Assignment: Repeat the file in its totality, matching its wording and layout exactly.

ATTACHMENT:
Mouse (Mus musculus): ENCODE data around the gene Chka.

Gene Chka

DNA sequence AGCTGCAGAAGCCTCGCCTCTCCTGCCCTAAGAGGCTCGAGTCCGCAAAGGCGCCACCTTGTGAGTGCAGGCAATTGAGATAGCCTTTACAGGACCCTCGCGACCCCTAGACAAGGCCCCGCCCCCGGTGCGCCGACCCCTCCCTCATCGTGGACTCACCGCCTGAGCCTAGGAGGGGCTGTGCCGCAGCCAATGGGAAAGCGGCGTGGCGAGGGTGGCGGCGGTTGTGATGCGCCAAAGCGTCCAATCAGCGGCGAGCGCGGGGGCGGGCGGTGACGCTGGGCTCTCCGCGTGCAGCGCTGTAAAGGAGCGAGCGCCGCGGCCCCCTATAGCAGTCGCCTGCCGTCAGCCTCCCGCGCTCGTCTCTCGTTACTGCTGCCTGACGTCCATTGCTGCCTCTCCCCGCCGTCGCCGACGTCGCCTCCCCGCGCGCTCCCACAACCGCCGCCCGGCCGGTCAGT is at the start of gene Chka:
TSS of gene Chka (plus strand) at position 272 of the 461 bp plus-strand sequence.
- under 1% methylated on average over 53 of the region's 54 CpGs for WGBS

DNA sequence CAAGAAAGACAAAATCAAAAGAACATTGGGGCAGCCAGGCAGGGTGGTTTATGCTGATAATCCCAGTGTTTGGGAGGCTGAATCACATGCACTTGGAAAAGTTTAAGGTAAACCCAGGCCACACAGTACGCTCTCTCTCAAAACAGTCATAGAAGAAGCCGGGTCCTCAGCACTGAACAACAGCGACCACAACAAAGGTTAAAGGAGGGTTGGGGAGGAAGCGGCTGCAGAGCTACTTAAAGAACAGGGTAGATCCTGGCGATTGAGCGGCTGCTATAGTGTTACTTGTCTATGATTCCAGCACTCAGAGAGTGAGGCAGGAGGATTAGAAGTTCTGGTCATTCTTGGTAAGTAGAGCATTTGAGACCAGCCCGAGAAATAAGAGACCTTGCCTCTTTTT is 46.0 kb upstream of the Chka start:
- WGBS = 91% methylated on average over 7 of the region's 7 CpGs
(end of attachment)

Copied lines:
Mouse (Mus musculus): ENCODE data around the gene Chka.

Gene Chka

DNA sequence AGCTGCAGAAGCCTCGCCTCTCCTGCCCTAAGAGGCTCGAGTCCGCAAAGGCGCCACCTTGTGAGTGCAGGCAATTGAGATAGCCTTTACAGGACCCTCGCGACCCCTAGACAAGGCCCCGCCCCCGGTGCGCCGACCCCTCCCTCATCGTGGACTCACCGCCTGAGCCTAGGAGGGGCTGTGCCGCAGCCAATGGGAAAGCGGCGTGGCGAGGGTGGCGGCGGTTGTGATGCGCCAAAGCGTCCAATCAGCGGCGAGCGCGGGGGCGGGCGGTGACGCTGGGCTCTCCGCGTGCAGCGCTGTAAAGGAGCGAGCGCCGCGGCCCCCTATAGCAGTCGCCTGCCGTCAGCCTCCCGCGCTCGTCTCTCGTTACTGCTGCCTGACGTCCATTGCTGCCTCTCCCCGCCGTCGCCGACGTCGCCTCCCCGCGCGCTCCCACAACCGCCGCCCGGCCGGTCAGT is at the start of gene Chka:
TSS of gene Chka (plus strand) at position 272 of the 461 bp plus-strand sequence.
- under 1% methylated on average over 53 of the region's 54 CpGs for WGBS

DNA sequence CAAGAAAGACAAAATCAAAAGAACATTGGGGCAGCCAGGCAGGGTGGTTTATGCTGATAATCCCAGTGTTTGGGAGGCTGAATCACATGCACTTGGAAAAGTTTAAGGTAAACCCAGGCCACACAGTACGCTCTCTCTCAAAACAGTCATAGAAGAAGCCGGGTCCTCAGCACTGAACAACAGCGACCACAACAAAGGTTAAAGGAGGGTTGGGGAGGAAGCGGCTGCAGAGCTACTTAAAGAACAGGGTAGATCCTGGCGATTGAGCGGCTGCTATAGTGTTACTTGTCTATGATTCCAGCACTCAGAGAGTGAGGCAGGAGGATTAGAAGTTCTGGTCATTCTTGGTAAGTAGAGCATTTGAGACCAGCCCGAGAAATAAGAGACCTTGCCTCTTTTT is 46.0 kb upstream of the Chka start:
- WGBS = 91% methylated on average over 7 of the region's 7 CpGs